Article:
Streampix Watch: And the Oscar Goes to…Best Picture Winners and Losers

Heath Ledger in "Brokeback Mountain" (Focus Features Home Entertainment)

It’s awards season again, and Streampix boasts a baker’s dozen movies that have been nominated for Oscars’ big prize, Best Picture, with six of them going home clutching filmdom’s highest honor, from “Casablanca” in the 1943 ceremonies, when it was dubbed “Outstanding Motion Picture” to “Driving Miss Daisy,” which won for its 1989 release.

Here’s a complete list of the Best Oscar winners:

Casablanca”: This 1942 classic with Humphrey Bogart and Ingrid Bergman earned a total of eight nominations, including Outstanding Picture, Best Director for Michael Curtiz and Best Writing Screenplay for Julius J. Epstein, Phillip G. Epstein and Howard Koch, winning in all three categories.  Bogart was nominated for Best Actor, but lost to Paul Lukas in “Watch on the Rhine.” Also nominated that year: Gary Cooper (“For Whom the Bell Tolls” also with Bergman), Walter Pidgeon (“Madame Curie”) and Mickey Rooney (“The Human Comedy”).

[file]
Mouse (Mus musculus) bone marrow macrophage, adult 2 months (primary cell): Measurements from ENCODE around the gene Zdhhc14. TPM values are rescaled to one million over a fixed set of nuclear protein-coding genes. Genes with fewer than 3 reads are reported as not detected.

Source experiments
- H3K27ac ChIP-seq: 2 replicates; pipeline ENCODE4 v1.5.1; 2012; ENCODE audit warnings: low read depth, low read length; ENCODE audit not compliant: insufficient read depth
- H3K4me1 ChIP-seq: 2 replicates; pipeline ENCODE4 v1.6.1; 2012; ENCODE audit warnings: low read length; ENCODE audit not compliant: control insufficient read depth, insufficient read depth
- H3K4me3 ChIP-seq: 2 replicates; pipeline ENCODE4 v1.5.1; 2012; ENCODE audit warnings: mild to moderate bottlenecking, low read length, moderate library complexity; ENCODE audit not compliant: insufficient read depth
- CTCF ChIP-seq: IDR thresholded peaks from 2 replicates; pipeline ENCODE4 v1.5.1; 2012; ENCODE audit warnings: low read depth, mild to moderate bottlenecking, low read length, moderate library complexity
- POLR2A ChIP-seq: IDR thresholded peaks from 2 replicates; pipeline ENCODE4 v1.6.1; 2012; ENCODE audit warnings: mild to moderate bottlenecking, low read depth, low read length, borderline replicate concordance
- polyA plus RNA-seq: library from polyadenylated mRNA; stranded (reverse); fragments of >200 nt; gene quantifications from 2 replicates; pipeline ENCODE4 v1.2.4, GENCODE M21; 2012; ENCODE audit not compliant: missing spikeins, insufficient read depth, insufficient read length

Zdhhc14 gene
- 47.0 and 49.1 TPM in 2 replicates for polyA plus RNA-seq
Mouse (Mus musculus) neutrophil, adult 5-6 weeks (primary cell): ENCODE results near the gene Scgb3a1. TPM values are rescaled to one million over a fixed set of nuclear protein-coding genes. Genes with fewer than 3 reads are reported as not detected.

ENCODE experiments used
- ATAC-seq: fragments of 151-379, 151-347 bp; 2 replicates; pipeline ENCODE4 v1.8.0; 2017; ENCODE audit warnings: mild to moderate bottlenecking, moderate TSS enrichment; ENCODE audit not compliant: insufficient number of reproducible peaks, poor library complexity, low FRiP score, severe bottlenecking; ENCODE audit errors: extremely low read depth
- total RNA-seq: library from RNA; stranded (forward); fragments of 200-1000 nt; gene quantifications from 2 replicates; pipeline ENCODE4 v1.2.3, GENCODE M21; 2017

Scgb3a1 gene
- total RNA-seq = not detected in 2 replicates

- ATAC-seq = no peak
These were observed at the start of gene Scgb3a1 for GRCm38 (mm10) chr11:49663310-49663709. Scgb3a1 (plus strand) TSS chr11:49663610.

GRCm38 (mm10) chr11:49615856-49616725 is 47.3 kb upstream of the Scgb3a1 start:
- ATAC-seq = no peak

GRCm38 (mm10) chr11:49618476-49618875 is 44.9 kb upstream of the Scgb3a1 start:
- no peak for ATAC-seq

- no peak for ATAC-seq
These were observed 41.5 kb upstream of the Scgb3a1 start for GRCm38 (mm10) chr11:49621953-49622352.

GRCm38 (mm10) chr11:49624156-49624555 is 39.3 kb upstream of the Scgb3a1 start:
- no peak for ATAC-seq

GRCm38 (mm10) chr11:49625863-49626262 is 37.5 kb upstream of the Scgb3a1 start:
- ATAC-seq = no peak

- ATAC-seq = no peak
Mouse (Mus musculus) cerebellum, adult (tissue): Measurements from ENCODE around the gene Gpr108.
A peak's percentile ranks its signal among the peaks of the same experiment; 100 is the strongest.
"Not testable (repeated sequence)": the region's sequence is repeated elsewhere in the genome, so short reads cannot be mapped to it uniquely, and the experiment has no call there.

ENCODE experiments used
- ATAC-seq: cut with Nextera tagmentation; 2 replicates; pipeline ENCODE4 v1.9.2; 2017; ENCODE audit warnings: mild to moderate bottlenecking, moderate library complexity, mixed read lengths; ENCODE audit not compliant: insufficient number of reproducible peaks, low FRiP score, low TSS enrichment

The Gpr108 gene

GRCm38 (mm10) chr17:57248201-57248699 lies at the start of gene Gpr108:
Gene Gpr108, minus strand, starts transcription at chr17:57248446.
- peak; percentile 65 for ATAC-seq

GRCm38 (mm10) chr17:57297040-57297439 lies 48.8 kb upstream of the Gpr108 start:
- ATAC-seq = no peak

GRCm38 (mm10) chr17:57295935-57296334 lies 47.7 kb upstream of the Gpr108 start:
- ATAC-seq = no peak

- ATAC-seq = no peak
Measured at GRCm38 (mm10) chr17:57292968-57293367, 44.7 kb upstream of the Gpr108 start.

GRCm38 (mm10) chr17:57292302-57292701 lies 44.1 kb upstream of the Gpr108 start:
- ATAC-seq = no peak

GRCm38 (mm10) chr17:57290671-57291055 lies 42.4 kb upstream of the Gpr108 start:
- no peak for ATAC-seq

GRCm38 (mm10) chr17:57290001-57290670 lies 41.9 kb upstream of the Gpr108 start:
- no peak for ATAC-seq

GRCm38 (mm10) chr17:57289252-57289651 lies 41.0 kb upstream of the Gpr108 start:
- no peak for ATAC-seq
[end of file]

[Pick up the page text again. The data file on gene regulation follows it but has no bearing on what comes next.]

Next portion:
An American in Paris”: This 1951 George Gerswhin-inspired, Vincente Minnelli-directed musical about an American painter (Gene Kelly) discovered by a wealthy benefactor (Nina Foch) who betrays her by romancing a woman (Leslie Caron) already in a relationship with his best friend (Georges Guetary), was nominated for eight Oscars, winning six, including Best Picture, Best Writing, Scoring and Screenplay (Alan Jay Lerner) and Best Musical Score (Saul Chaplin and Johnny Green). Minnelli lost out for Best Director to George Stevens for “A Place in the Sun.” Among the nominees in that category were John Huston (“The African Queen”)  and Elia Kazan (“A Streetcar Named Desire”).

Ben-Hur”: This William Wyler-directed 1959 epic still holds the record for most Oscars won in one evening with 11, alongside “Titanic” and “The Lord of the Rings: The Return of the King.” Aside from Best Picture, the winners included Best Director, Best Actor (Charlton Heston) and Best Actor in a Supporting Role (Hugh Griffith), along with art direction, cinematography, costume design, special effects, film editing, music and sound recording.